A NAVAL MYSTERY.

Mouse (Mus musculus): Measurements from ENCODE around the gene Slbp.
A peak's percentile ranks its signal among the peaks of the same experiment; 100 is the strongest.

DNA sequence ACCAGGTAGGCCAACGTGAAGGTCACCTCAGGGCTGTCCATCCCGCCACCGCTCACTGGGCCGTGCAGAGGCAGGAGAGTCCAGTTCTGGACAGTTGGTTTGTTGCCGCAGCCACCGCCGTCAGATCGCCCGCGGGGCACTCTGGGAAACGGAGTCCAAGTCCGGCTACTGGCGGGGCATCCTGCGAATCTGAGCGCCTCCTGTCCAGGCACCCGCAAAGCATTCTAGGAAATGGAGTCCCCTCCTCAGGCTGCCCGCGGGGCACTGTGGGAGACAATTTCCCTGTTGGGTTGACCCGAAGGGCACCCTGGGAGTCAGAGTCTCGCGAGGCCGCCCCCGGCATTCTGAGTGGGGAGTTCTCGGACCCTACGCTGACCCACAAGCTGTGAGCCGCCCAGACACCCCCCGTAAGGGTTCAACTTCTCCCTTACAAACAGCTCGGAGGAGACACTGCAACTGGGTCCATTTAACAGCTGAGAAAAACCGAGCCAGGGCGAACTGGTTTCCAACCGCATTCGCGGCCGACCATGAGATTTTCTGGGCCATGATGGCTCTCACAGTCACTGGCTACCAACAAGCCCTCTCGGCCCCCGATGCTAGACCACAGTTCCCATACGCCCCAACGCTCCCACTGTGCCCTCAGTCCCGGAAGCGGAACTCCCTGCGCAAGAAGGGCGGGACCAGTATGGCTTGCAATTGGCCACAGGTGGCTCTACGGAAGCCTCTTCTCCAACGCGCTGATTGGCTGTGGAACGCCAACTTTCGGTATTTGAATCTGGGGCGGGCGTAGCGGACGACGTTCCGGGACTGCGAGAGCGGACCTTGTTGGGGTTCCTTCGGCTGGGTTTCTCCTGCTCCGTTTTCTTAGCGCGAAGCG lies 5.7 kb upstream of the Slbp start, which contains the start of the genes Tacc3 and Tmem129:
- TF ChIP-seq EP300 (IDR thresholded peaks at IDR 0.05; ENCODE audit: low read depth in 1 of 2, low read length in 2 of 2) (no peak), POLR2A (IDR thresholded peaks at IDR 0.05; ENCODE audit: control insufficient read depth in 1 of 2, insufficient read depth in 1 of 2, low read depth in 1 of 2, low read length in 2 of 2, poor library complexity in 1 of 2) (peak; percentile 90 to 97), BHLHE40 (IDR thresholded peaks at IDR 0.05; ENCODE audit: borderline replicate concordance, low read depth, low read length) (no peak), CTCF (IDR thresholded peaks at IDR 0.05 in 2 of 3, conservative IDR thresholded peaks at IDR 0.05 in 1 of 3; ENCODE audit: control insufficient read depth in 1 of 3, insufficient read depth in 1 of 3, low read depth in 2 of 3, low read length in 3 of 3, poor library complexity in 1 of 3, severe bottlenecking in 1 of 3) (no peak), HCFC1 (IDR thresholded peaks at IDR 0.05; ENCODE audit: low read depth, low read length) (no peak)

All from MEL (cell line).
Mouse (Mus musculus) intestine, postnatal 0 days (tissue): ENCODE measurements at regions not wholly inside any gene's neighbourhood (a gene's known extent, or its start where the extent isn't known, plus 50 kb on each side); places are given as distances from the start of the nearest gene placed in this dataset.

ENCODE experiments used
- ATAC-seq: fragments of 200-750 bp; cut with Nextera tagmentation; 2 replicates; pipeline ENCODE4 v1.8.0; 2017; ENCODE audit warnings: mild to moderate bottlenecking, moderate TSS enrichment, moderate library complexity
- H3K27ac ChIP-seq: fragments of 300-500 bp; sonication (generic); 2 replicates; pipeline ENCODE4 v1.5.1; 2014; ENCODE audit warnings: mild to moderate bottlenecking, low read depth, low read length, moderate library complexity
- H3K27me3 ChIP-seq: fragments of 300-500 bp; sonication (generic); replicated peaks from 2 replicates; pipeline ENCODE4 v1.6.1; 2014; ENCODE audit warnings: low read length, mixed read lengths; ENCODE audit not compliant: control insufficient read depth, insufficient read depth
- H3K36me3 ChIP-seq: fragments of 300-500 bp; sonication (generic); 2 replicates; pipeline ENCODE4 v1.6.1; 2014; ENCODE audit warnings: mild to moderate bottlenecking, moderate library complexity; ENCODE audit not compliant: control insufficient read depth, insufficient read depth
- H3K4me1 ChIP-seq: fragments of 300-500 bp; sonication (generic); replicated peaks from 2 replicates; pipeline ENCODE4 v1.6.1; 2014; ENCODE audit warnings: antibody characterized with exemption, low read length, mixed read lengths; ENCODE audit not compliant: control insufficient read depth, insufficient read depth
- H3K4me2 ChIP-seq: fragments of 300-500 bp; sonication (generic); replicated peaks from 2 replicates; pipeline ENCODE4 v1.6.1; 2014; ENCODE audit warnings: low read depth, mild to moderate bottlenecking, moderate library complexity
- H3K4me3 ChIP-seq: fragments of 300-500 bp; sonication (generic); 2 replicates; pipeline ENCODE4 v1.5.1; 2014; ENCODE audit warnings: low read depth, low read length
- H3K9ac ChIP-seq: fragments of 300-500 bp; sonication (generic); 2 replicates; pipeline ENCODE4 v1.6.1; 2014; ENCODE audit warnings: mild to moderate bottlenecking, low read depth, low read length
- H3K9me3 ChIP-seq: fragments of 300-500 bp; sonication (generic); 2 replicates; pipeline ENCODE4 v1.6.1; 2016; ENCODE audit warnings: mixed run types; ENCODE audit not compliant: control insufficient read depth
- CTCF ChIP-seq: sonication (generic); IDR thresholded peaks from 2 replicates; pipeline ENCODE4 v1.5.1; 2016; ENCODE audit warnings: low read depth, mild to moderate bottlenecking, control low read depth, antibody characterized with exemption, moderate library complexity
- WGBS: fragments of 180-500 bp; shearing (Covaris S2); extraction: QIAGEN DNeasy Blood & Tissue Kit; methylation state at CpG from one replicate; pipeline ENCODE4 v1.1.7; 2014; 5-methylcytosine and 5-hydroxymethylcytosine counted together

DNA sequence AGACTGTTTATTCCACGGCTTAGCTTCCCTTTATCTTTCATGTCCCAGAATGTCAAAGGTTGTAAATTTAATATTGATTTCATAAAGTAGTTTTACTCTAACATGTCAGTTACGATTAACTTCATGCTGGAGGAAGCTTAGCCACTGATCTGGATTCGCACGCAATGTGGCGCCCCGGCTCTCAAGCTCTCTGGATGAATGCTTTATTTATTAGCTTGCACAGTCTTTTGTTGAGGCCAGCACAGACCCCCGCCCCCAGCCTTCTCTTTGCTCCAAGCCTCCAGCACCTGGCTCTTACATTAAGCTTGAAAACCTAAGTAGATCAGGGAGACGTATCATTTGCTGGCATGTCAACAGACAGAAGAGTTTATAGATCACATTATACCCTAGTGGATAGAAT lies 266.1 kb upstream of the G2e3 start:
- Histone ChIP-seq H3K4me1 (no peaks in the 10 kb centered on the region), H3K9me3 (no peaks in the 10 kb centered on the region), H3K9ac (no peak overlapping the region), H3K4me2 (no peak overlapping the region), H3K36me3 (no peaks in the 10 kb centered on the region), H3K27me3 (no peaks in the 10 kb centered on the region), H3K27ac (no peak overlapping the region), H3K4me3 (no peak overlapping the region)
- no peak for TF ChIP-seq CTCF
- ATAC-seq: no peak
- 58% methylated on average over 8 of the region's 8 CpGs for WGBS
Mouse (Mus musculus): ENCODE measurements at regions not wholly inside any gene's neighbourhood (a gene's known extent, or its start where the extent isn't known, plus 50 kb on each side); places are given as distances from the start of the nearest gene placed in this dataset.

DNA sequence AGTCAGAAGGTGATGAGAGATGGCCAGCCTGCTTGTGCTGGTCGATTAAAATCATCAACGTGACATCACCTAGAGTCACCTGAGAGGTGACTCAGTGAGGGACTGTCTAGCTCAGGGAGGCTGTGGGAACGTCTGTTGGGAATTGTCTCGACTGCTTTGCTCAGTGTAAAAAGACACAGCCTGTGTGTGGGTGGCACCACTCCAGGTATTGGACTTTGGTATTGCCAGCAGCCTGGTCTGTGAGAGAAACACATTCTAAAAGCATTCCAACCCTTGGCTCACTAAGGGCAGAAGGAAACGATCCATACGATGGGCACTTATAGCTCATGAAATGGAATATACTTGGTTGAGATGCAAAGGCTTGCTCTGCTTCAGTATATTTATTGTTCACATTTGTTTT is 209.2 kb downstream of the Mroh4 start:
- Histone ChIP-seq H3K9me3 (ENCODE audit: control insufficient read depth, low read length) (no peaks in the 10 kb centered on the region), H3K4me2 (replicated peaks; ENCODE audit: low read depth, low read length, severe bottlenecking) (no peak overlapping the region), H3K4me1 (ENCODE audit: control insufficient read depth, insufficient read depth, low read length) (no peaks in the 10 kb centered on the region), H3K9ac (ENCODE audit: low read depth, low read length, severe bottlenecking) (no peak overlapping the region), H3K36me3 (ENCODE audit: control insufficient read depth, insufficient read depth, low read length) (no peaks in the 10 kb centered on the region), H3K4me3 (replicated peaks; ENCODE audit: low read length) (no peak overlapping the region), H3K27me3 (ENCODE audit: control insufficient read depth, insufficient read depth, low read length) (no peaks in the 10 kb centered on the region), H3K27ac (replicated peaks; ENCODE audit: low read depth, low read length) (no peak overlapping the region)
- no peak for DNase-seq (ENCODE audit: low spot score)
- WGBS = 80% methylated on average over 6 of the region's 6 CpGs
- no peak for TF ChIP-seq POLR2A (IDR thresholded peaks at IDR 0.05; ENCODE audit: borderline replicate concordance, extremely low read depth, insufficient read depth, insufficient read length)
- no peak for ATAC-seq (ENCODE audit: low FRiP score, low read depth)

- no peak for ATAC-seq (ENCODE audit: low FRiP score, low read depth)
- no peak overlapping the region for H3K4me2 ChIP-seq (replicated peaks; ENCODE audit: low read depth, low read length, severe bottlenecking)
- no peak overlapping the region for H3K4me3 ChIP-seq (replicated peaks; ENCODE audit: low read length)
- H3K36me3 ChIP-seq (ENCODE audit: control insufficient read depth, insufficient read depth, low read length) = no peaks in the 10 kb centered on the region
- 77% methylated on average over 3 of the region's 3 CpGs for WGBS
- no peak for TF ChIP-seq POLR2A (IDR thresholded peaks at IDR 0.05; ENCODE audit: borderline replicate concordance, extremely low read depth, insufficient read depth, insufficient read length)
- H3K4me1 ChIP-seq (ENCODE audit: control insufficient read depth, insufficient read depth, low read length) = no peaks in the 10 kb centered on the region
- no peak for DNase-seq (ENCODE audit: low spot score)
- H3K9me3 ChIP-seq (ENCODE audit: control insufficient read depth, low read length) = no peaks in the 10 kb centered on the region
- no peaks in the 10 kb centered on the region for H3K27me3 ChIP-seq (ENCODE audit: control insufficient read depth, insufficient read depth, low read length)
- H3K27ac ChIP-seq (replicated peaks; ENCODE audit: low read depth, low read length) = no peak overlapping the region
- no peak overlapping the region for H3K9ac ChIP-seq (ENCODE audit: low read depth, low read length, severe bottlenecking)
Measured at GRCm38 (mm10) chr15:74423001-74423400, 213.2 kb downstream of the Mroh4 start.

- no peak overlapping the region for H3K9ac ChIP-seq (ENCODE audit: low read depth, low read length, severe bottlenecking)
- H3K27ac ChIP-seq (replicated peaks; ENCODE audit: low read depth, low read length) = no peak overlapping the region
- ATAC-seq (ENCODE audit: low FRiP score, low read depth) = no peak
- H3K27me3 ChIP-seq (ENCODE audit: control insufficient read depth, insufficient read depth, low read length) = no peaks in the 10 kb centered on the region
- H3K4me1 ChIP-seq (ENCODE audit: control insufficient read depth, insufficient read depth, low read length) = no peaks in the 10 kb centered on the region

A NAVAL MYSTERY. The American papers give further details of the encounter between the Peruvian rebel ship Huascar and the Shah: On the 28th of May the Huascar appeared at Pisagua, a little port 37 miles north of Iquique, and disembarked a form of 50 men to capture the town. The scanty garrison resisted, and only after the com- mandment of the National troops was seriou, ily wounded did the revolutionary party gain possession of the place. Meantime the squadron, composed of the ironclad frigate Independencia, the corvette Union, and the gunboat Pilcomayo steamed into the harbour and opened fire on the Huascar, which the rebel vessel lost no time in returning. The figfrt con- tinued for an hour and a half at rifle range, when, darkness coming on, the Huascar thought it advisable to decamp. The force sent on shore returned on board. The Independencia lost two men, and had her smoke stack shot away. This combat is the first encounter between ironclad vessels in the Pacific. The Inde- pendencia, a heavily armoured frigate, carries fourteen 70-pounder guns and two 150-pounders. The Huascar, a turreted ram, has two 300-pounders in her turret and two 4G-pounders on pivots. These two vessels were bnilt at the same time by Messrs. Samuda on the Thames and Messrs. Lloyd on the Clyde. The Huascar steamed north. At Ilo, on the evening of the 29th, firing was heard far out at sea, and shortly afterwards the Huascar was seen steaming in to- wards shore. Night fell and the ship disappeared. On the 30th of May the Huascar was descried off the harbour of Iquique, with a wal at the fore inviting the squadron to a parley. Commodore More, of the Independencia, beat to quarters and held his vessel in readiness, but answered the signal affirmatively. A boat then came off from the Huascar, having on board three of Pierola's principal men, who stated that they had met the English ships the night before ande had been summoned to surrender in the name of th Queen. On their refusing this somewhat unexpected request the Shah opened fire on the Huascar and the fire was returned as well as the small crew on board could work the guns; but seeing that defeat was inevit- able the Huascar ran in shore so as to gain Peruvian waters, and the British vessels declined pursuit. The correspondent of the Panama Herald, writing on the subject on May 31, says the object of the Huascar's visit to Iquique, after the encounter with the Shah was to invite the squadron to join forces for a moment and sally forth for the summary chastisement of these foreigners who were meddling in a purely family misunderstanding. Captain More, of course, could not accede to such a demand, and telegraphed to the President at Lima for instructions, which were speedily given in thiswise, "Demand the surrender of the Huascar. If she refuses, open fire." This was carried out; at least, the first part of the order. The surrender, it would appear, proceeded principally from the fear of further encounters with the foreign enemy, and the Huascar preferred lowering her flag to Peru. When the rumour was circulated in Lima that the English vessels had attacked the Huascar, excitement became intense against the English colony resident in the city, since it was at their request that the Admiral had put a stop to the depredations on British interests commibted by the rebel cruiser. The principal square was crowded with angry people. Efforts were made to gain the Cathedral towers and sound the tocsin. For a moment it was feared a general tumult might ensue, with bloodshed and injury to English property, but fortunately the Prefect brought troops to the spot and dispersed the crowd. They met again, however, and time directed their ire against the Govern- ment, accusing it of complicity in the attack by the Shah on the Huascar. Two Commissioners were named to interview the President on the subject of disloyalty. These gentlemen becoming too demon- strative wene arrested, and the President addressed the crowd, assuring them that no understanding existed between his Government and the British Le- gation on the matter. The people were tranquilized and dispersed.